So, you’ve made it this far to college. By this point, you probably have a fairly good idea of what you want to do with your life. (Well, at least I hope you do.)
Now that you know what you would like to pursue as a profession, do you know your calling?
They might be the same thing, and they frequently are. But it is certainly worth taking a step back to check.
A profession can be anything, genuinely anything. People get paid for the craziest things. For instance, there is a hotel in Finland that has a ‘professional sleeper’ to test the quality of their beds (I am currently working on my application for that position, in case you were wondering).
A calling, on the other hand, is more than just a job. It is a conviction from God for a particular purpose, to a particular thing. My personal calling is to become a teacher, specifically to become a missionary in Africa. If you’re reading this blog, there’s a good chance your calling is teaching as well. You and I might have similar callings, and yet each calling is unique, specifically created for you by God Himself.
There is something very important that I want you to understand: Whatever your profession, whatever your calling, it is a ministry. And there is no ministry without sacrifice.
Teachers sacrifice more than most people realize for their students, be it their time after school or their own money to provide supplies for their classroom. Speaking of money, the lowest salaries are often offered in areas in which amazing teachers are needed the most.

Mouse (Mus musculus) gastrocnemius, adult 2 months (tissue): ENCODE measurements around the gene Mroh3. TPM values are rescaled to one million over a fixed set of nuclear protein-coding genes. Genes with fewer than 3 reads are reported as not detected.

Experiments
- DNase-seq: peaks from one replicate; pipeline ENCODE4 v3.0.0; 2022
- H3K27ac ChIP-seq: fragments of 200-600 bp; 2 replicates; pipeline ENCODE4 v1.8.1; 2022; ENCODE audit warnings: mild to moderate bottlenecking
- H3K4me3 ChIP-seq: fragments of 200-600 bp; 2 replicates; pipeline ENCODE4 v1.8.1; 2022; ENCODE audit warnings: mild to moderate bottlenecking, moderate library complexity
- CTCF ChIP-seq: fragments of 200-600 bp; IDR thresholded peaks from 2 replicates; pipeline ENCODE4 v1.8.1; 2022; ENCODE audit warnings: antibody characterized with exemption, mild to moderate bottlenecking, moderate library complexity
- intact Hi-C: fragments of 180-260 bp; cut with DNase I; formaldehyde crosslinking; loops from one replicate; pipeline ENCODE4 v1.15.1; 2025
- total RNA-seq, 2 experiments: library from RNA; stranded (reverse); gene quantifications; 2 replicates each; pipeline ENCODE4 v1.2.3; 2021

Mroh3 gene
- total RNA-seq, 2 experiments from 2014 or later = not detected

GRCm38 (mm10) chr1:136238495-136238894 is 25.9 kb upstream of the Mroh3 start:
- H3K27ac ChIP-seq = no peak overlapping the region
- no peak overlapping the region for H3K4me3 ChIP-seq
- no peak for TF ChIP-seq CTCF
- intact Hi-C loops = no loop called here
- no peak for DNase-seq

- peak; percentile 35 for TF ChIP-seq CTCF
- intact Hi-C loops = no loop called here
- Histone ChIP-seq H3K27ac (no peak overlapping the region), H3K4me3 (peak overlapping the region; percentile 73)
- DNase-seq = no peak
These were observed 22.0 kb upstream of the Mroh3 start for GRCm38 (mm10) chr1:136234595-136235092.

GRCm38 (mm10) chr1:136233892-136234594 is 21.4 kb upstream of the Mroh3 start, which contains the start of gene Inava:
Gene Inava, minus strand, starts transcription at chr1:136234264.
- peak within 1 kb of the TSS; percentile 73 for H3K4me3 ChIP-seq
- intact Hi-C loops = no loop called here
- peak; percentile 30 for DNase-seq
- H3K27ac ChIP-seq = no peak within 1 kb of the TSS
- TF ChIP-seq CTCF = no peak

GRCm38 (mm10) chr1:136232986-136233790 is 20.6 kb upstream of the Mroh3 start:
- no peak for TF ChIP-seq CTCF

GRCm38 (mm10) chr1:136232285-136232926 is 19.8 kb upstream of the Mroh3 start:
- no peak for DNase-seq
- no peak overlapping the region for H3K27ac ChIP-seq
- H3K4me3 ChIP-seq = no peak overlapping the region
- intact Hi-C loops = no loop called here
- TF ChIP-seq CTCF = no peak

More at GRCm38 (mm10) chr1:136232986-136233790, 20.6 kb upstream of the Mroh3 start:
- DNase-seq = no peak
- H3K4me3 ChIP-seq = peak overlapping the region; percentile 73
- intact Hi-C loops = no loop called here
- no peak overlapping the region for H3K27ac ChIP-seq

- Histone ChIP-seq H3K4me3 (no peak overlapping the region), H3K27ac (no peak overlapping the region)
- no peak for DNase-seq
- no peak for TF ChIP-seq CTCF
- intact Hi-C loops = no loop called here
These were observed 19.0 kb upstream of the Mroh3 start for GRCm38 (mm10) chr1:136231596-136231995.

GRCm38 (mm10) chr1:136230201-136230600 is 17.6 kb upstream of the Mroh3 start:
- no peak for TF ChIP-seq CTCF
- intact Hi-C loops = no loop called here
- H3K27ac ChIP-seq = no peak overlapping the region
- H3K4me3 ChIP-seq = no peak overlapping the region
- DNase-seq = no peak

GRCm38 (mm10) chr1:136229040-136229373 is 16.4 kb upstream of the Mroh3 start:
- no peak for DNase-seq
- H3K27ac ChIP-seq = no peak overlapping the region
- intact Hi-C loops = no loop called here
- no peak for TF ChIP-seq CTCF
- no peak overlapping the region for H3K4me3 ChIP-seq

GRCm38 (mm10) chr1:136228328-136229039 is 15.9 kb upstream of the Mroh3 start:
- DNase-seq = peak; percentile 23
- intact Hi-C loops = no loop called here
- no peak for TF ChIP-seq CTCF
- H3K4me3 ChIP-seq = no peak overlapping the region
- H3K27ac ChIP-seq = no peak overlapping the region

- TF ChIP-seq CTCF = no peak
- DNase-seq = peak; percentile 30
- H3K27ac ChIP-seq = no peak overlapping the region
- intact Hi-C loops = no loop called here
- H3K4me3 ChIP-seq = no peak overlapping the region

The best career advice I have ever received was from my eighth-grade science teacher, and that was to choose a career based off of what I love to do and not based off salary. He is agnostic, so he missed the part where you should choose also based off of what you feel that God is calling you to do, but he still had a very valid point. You can live off of $50,000 or $500,000, but know that your happiness is not linked to the number of zeroes in your paycheck.
If you’re only going into education for the money or because you think it will be an easy job with summers off, I suggest you change your major right now. I say this partially because you are wrong in that way of thinking. There are far easier jobs and there are jobs with far better pay. Some careers combine both of those things. If education is your calling, you will soon realize that neither of those things matter.
Teaching is not just a profession, not an easy paycheck. It is stressful and taxing, not for the faint of heart. Teaching is also not for those who just randomly decided on it one day or chose it as a last resort. It is for those who make the deliberate decision to answer the call to become an educator, a mentor, a friend. Being an educator is so much more than just a profession. It is a call to ministry.